Shell Wall

Where is it from?

The original location of the shell wall was on the property of Cyrus and Laura May Lowery in Clearwater. The shell wall served as a fence that originally went all the way around the Lowery property at 419 Laura Street, Clearwater (corner of Laura and Ft. Harrison).


Around 1950 it and the house were moved to 2077 Palmetto Street in Clearwater. It was built with coral, conch and other shell varieties found in Clearwater Harbor and Clearwater Beach around 1900 -1915. 


Who is Cyrus Lowery?

Before moving to Clearwater, Mr. Lowery had a

significant amount of land in Largo – a 160-acre homestead that ran from Fourth Ave N to Fourth Ave S; Fourth Street on the east and the railroad tracks on the west. He built and then lived in a log cabin from 1881 to 1891. The house was located on the present-day northwest corner of Clearwater-Largo Road and West Bay Drive. 


The house was easy to spot, thanks to the unusual landmark in its front yard – a stuffed crane! Apparently, this was an indication of Mr. Lowery’s interest in taxidermy. He became so proficient at taxidermy that he sold his Largo land and moved to Clearwater in 1891 to open a curio shop on Cleveland Street.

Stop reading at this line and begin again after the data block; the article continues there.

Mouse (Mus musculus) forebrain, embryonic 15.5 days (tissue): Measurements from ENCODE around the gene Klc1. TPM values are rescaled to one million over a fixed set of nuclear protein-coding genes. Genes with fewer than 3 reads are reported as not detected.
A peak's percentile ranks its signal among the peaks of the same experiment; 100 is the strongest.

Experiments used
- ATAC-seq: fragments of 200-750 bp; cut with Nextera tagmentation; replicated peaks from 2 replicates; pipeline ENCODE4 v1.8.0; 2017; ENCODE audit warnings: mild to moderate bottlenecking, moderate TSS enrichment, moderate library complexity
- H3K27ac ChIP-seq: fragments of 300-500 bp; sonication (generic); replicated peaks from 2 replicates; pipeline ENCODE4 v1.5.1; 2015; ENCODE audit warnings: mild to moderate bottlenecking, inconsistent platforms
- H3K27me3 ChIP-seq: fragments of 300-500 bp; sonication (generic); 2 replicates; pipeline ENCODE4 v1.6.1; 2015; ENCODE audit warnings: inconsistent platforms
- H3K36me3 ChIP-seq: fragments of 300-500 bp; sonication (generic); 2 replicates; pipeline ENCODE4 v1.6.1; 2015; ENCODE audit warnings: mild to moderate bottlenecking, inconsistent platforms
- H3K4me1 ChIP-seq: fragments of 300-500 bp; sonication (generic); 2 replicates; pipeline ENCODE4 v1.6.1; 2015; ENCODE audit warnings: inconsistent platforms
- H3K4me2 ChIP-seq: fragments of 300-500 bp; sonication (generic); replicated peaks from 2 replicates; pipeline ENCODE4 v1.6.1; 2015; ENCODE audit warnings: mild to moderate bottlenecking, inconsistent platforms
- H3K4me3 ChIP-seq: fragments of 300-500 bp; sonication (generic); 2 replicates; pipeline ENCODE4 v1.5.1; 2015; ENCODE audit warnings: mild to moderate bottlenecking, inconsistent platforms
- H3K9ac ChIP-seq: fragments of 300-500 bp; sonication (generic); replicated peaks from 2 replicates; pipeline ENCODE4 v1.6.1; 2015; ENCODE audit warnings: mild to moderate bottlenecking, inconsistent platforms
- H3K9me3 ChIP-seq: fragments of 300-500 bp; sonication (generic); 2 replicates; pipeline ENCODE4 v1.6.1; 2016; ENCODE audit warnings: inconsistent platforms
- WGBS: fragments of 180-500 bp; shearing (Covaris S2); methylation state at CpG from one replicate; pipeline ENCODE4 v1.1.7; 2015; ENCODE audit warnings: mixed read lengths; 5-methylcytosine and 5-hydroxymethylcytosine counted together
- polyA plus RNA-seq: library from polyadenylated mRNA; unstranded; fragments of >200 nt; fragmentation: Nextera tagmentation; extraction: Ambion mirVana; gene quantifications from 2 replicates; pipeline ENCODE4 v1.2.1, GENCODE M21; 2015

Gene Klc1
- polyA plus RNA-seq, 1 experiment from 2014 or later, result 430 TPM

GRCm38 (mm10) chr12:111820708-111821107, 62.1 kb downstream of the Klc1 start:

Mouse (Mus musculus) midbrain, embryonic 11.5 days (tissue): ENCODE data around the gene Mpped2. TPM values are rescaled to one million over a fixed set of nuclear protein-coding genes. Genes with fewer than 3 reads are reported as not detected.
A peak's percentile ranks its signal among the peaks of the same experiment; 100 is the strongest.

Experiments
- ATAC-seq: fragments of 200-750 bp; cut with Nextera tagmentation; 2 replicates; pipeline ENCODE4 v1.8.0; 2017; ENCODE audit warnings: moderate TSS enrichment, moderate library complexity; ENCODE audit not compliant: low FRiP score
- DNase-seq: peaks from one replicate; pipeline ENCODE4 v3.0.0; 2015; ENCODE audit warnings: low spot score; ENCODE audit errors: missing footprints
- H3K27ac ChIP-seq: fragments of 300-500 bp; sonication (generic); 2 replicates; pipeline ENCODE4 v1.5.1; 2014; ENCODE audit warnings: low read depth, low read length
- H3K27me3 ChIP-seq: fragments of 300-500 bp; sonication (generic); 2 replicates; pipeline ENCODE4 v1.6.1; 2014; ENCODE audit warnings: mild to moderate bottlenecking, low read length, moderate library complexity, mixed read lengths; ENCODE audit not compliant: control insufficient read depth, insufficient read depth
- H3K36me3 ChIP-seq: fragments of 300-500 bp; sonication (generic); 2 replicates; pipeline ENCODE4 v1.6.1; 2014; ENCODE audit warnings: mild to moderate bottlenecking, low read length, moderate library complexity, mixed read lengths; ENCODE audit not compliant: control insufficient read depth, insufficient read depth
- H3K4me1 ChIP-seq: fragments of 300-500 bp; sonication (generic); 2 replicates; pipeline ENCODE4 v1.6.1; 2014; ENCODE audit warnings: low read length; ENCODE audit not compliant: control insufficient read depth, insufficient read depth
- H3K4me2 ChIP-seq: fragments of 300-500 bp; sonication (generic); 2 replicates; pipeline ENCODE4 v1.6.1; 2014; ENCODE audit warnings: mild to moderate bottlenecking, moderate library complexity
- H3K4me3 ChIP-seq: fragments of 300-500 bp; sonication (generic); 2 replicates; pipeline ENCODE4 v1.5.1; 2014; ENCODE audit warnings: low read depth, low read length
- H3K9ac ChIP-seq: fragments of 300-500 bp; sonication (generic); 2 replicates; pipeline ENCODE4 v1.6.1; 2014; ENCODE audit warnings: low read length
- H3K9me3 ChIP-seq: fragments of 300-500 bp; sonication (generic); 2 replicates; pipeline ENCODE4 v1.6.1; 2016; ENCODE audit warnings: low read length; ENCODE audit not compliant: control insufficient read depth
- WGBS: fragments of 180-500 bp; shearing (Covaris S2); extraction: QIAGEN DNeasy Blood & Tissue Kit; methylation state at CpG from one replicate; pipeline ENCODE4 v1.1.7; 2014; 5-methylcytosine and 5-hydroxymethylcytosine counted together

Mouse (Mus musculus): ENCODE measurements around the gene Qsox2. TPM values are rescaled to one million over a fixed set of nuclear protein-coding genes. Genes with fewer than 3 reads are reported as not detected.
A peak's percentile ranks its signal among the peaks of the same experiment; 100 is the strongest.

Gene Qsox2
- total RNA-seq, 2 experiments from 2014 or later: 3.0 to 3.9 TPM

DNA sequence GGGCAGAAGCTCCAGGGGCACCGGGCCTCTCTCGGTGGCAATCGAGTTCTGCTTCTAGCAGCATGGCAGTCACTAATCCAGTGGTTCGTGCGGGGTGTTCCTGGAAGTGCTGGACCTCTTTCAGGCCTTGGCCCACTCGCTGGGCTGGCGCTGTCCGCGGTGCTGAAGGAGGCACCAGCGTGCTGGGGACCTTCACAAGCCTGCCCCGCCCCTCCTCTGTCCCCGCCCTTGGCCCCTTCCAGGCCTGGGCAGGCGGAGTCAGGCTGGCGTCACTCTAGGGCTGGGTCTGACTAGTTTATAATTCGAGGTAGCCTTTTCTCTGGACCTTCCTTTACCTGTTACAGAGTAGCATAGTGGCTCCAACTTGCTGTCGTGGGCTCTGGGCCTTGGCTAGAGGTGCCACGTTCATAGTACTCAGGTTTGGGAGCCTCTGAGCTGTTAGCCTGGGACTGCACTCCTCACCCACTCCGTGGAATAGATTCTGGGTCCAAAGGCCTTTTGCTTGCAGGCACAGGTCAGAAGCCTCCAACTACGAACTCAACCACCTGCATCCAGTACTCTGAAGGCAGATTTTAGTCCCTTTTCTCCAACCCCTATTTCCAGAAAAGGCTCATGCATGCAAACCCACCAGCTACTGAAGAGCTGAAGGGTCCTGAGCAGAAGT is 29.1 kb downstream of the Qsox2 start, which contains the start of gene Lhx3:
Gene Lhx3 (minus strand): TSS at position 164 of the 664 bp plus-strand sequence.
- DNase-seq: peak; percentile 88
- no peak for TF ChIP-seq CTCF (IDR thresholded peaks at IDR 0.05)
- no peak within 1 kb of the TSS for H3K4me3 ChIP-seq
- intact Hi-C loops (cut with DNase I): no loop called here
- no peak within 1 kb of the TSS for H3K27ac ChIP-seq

Drawing attention to his shop were stuffed animals on the edge of the sidewalk, eventually including a large stuffed deer right next to a large hickory tree. Inside he sold stuffed alligators, alligator shoes and handbags, feather headdresses and other tourist souvenir novelties.


He was also in the jewelry business in Clearwater and other areas of Florida before moving to Pinellas County. Mr. Lowery was Postmaster at Clearwater for nineteen years and served several terms as President of the City Council.


Fences like this were fairly common at the turn of the century. Shell wall artist Owen Albright was well known for his St. Petersburg shell fence creation that he built in the early 1900s at the northwest corner of 1st Street and 2nd Avenue North. The shell fence and arches were built with shells gathered from local beaches. This early Florida roadside attraction and curiosity that became a destination for tourists was destroyed by a hurricane in 1921.